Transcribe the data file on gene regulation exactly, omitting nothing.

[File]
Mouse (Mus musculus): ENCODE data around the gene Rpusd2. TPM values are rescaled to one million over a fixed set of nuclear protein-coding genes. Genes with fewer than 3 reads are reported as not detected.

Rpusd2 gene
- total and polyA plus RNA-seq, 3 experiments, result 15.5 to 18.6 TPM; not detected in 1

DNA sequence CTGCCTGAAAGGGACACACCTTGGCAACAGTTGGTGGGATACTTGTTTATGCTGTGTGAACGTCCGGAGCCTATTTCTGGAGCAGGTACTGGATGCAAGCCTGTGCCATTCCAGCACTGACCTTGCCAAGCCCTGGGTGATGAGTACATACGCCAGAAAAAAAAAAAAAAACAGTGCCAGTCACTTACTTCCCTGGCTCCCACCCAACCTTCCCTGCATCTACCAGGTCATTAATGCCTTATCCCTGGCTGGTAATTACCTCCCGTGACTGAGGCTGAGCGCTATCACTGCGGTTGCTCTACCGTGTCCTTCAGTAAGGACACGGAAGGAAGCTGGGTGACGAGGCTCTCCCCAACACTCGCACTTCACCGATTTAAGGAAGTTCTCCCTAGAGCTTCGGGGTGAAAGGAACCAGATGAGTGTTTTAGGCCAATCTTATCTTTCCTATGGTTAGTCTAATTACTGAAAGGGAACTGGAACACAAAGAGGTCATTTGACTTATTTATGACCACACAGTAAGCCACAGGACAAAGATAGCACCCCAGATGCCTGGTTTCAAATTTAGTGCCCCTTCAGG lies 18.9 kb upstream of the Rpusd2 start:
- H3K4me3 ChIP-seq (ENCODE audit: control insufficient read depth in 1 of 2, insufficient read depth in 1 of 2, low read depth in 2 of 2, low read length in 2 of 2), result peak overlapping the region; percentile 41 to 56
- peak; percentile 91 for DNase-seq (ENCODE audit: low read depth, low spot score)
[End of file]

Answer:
Mouse (Mus musculus): ENCODE data around the gene Rpusd2. TPM values are rescaled to one million over a fixed set of nuclear protein-coding genes. Genes with fewer than 3 reads are reported as not detected.

Rpusd2 gene
- total and polyA plus RNA-seq, 3 experiments, result 15.5 to 18.6 TPM; not detected in 1

DNA sequence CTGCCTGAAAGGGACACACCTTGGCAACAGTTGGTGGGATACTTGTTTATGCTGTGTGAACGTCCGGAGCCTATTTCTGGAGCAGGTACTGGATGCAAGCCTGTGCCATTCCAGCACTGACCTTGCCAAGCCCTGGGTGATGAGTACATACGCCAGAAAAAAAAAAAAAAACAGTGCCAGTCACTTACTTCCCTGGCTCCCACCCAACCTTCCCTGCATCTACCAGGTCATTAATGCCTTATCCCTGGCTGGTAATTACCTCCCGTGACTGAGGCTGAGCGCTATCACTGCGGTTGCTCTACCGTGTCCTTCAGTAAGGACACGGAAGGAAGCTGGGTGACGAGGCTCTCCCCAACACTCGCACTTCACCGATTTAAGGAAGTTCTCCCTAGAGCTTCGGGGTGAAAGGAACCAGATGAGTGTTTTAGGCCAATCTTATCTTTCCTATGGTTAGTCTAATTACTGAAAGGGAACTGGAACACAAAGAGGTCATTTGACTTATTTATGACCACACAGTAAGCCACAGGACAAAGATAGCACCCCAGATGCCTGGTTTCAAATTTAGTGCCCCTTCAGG lies 18.9 kb upstream of the Rpusd2 start:
- H3K4me3 ChIP-seq (ENCODE audit: control insufficient read depth in 1 of 2, insufficient read depth in 1 of 2, low read depth in 2 of 2, low read length in 2 of 2), result peak overlapping the region; percentile 41 to 56
- peak; percentile 91 for DNase-seq (ENCODE audit: low read depth, low spot score)